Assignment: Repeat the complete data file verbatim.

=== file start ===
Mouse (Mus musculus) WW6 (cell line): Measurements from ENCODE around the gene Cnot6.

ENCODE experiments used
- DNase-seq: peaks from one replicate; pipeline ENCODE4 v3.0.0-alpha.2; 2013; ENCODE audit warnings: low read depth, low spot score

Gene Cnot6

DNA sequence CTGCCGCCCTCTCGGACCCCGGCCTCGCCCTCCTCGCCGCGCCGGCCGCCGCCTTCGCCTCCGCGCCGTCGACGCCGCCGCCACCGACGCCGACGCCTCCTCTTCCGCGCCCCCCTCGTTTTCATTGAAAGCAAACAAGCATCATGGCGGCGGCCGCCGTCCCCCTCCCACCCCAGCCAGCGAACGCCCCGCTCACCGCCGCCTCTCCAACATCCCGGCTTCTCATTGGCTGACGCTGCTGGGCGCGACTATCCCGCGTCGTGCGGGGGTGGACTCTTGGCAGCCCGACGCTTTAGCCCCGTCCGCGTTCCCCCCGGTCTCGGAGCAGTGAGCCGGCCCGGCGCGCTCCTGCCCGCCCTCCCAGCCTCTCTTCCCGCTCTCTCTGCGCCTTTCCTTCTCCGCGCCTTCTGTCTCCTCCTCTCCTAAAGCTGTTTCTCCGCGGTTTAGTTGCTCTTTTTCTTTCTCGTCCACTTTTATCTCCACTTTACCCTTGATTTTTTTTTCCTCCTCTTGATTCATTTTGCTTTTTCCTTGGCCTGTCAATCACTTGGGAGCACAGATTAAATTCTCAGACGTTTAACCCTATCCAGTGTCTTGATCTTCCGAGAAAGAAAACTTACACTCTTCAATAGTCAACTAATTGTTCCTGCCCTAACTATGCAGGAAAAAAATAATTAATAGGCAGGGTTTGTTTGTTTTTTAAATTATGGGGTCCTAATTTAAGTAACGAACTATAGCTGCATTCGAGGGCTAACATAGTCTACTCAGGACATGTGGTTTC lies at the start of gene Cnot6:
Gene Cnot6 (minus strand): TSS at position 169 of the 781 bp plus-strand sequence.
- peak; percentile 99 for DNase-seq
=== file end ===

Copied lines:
Mouse (Mus musculus) WW6 (cell line): Measurements from ENCODE around the gene Cnot6.

ENCODE experiments used
- DNase-seq: peaks from one replicate; pipeline ENCODE4 v3.0.0-alpha.2; 2013; ENCODE audit warnings: low read depth, low spot score

Gene Cnot6

DNA sequence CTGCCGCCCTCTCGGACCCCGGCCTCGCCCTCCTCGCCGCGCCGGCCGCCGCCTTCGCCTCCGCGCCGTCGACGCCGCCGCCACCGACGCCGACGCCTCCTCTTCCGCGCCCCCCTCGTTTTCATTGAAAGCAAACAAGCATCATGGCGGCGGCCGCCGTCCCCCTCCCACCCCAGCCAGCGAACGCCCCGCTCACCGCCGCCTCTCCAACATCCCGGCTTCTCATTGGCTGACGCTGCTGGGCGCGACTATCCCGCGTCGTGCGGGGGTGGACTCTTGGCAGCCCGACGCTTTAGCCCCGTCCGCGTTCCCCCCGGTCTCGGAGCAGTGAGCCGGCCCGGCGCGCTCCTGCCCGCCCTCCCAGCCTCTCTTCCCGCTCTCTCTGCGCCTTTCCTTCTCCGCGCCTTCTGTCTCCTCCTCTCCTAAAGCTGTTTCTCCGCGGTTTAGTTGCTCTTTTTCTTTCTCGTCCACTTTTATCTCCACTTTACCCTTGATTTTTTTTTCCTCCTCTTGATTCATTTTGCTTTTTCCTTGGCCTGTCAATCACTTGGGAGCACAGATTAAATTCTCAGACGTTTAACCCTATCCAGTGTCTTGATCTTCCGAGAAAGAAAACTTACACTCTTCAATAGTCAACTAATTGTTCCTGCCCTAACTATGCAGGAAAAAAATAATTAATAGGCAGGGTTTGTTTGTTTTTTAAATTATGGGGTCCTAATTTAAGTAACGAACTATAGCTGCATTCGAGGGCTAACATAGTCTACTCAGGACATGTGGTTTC lies at the start of gene Cnot6:
Gene Cnot6 (minus strand): TSS at position 169 of the 781 bp plus-strand sequence.
- peak; percentile 99 for DNase-seq